School friends parent's commenting on racial differences, and it's making my daughter upset?

Astrid - posted on 01/29/2014 ( 3 moms have responded )




My eldest, Anja (who is 13), was born in Mexico of Mexican parents, and has gorgeous olive skin, black hair and dark brown eyes. She looks a little like my husband, who also has black hair and dark brown eyes, but he, like me, has very pale skin. So the fact that she isn't biologically our daughter is obvious. And we haven't had a problem with this before, but my youngest has recently started Förskola (which is like Pre-K I think? She's 3.) and when I go with Anja to pick her up, some of the parents make comments about her skin colour. Mostly they are nice (like "you're skin is a lovely colour") but occasionally they ask who she is with (because for reasons beyond me, it isn't obvious she with me), where she is from, and is she remembers her real parents. And obviously, this really upsets her. And I don't know what to do about it. Normally I make snide or sarky comments, but those don't help Anja, and her feelings are important ones.

Anybody have any advice on how to a) deal with the parents and b) how to make Anja feel better?

Thank you!


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Sarah - posted on 01/30/2014




you can not stop STUPIDITY!!!! any who would ask a child any thing of that nature needs to be smacked!!!! make sure she sees that you always have her back this will build her self-esteem, and let her know that their is always some she can talk to. Make sure that you speak to her so she can tell you what she needs and be open. its going to be a long and hard road but the bottom line is she has to feel good about her self otherwise what you are doing to make her feel better is not going to work... the world is cruel and unfortunately she is experiencing this young... talk to her and keep talking to her keep her close to you... trust me your bond will get stronger and soon she will not care

Astrid - posted on 01/30/2014




Thanks Ana!

It is almost impossible to let her meet people who look like her without a 12 hour flight because we have hardly any Mexican immigrants here.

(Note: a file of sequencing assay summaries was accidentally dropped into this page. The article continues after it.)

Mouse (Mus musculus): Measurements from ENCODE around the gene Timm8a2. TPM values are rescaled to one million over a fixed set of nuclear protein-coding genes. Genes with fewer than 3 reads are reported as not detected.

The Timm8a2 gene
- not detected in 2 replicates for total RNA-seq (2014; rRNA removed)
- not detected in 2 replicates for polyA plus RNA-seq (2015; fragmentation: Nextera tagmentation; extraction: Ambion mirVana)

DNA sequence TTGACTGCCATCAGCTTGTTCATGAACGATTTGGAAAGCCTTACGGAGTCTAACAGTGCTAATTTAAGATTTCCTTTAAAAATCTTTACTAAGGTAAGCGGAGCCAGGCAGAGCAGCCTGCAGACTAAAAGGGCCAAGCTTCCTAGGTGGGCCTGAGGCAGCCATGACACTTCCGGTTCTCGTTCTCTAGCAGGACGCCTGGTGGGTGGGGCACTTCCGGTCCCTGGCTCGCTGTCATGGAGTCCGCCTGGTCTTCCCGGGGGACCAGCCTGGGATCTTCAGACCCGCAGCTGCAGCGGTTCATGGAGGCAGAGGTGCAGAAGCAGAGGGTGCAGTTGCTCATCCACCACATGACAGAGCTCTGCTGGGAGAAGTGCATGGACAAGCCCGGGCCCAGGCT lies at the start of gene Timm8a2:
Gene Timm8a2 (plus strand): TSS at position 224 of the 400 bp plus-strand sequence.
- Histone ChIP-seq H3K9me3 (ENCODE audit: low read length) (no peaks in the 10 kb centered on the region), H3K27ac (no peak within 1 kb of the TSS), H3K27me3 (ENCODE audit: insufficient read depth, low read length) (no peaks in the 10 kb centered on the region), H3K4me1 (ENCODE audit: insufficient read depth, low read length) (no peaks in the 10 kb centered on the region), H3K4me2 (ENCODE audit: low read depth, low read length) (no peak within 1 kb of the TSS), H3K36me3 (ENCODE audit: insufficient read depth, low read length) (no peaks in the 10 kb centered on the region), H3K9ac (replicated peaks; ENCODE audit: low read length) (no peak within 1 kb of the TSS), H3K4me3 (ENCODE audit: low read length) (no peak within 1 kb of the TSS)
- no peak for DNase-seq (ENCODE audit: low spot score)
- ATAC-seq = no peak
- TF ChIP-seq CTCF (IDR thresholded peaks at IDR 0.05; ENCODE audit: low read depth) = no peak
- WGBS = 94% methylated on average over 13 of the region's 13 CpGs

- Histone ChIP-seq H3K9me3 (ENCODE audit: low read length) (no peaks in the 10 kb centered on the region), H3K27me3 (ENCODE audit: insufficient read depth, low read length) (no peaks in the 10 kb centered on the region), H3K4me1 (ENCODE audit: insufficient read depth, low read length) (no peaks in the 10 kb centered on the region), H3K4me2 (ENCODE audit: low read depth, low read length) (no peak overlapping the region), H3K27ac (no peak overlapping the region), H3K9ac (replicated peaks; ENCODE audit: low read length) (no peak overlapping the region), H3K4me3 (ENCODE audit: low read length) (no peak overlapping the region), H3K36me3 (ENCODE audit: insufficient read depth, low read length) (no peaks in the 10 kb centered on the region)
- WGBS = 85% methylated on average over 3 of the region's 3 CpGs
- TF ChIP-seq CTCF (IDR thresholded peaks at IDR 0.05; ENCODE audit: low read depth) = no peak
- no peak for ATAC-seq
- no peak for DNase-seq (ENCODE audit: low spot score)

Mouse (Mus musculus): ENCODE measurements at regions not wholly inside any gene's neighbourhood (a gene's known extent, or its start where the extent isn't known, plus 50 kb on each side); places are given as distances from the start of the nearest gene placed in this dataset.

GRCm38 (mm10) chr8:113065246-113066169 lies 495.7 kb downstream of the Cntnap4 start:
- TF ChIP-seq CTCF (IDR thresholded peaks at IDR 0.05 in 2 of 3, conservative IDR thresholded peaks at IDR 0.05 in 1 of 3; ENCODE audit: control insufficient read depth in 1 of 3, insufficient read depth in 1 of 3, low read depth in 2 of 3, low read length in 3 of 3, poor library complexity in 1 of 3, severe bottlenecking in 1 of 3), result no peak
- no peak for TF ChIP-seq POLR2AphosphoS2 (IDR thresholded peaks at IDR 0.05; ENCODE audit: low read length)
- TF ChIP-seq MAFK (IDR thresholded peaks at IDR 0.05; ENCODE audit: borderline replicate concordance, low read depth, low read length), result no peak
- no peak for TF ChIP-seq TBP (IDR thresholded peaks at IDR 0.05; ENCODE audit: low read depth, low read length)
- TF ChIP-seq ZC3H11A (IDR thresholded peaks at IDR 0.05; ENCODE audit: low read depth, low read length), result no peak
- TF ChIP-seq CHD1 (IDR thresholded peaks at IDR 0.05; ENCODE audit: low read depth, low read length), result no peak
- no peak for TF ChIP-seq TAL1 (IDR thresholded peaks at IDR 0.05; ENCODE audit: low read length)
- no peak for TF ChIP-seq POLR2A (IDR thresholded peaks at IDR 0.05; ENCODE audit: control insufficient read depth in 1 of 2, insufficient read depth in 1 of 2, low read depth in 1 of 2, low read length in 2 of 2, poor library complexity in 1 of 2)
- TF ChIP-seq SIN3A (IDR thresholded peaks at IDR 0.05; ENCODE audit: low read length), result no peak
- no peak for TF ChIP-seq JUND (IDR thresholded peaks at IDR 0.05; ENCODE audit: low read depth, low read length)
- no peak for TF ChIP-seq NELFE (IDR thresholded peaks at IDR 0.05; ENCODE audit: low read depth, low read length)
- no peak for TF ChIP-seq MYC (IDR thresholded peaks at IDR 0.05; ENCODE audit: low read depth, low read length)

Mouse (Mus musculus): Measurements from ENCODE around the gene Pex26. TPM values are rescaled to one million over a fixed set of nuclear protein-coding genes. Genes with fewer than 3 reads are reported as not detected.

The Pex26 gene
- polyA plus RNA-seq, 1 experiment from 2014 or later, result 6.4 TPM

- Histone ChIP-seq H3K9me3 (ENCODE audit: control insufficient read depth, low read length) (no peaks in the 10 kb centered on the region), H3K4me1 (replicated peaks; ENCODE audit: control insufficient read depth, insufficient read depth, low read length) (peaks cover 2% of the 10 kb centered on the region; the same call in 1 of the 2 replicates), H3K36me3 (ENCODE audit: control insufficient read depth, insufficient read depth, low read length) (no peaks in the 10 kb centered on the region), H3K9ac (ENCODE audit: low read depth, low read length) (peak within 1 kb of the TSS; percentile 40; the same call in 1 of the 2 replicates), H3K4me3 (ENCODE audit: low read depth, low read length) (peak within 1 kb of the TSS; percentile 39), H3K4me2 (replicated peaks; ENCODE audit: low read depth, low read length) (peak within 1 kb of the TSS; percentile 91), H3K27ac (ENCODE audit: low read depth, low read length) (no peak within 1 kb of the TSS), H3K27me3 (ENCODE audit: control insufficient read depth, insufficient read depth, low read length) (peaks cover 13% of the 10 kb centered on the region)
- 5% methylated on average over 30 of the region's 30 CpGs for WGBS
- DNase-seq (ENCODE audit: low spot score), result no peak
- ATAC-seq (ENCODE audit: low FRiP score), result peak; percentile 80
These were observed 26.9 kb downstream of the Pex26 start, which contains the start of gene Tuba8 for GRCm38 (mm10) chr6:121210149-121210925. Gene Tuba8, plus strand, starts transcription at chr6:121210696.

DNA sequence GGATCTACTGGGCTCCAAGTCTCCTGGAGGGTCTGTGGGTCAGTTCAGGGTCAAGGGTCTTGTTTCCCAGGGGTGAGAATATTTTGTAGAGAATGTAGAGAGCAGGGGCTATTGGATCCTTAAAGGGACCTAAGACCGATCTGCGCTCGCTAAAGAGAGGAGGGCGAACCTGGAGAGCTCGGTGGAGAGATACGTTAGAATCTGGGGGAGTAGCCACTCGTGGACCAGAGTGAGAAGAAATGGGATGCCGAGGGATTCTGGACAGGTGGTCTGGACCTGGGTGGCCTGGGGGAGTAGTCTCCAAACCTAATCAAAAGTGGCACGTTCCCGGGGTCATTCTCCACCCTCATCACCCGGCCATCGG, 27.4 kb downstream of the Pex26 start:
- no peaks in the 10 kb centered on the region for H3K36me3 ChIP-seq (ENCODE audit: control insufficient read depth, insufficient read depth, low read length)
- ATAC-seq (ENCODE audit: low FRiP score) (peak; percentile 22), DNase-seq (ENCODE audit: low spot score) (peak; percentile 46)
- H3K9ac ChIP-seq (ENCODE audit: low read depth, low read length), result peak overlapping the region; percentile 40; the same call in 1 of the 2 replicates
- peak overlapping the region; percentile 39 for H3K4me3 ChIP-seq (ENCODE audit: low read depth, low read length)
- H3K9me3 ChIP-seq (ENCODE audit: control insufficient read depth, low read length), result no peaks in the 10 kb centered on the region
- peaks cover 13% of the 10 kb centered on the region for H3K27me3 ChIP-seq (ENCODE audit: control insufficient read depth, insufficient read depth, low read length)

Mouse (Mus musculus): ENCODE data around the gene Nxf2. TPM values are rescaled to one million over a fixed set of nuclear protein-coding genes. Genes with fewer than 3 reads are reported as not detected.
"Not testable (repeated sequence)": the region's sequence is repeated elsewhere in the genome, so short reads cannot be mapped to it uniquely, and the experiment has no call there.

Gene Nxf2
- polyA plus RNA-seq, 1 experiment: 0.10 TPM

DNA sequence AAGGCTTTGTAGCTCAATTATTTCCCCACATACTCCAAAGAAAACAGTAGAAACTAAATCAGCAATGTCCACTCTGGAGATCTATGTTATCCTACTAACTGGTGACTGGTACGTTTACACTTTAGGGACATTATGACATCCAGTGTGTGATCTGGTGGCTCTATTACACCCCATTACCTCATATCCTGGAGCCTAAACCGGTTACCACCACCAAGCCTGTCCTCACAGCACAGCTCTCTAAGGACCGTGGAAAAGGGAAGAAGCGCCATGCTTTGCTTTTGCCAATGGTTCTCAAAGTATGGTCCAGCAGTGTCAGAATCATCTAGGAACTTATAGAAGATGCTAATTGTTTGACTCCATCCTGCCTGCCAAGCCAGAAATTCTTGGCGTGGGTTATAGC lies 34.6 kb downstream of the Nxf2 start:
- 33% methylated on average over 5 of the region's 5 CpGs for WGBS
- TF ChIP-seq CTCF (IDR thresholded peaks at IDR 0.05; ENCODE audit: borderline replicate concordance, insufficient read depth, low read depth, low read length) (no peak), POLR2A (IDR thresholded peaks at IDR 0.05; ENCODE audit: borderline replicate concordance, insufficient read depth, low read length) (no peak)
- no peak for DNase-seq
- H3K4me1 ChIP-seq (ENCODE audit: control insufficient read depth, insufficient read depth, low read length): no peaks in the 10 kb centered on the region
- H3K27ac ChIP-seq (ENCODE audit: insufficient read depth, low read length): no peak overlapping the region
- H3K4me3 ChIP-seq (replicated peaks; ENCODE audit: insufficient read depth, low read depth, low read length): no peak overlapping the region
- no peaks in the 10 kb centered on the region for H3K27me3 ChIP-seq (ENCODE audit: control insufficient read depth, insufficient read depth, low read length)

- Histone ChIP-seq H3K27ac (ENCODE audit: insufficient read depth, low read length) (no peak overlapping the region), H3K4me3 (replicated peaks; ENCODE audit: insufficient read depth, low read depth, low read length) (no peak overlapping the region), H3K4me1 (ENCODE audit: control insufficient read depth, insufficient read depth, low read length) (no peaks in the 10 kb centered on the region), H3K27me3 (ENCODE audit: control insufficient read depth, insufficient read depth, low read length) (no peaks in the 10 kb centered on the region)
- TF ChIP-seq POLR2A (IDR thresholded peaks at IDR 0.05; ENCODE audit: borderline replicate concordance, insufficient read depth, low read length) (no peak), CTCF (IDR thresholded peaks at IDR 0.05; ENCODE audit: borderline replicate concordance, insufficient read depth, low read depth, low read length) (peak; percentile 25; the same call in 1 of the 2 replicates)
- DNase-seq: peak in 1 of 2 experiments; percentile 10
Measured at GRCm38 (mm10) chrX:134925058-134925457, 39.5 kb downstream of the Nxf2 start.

Anja already knows she's not our biological child; we adopted her when she was 7, and she'd lived with her biological family up until she was six. She actually remembers them quite well.

I've never thought of finding a website to help her.

We're all going to Mexico next year, so I'm hoping that will really help.

Ana - posted on 01/29/2014




I can tell that the parents or people who are making these comments about skin color are probably folks who have a very light skin color.

Well, as a person who has brown skin, this is our life. When in a situation where skin color is going to be obvious, you cannot avoid this.

Your best bet is to teach your daughter how to be proud of her heritage and her physical looks. Let her know how beautiful she is, buy dolls for her that look like her and not like other races. And you will need to enrich her heritage experiences. You are gonna need to take her around people who look like her so that she can feel comfortable, just the way you do everyday.

You won't be able to avoid the fact of telling her that she is not a biological child, but there are very unique ways to do this, if you haven't already. Look them up on some of the child psychology internet sites to get a better idea.

Even find a website to help her really get into who she really is. Other kids her race totally understand.

She will be fine, I commend you for adopting her being of a different race. Race doesn't matter when you are a baby much, but when you have to live in this world you must understand how it works and not be blind to it.

God Bless.

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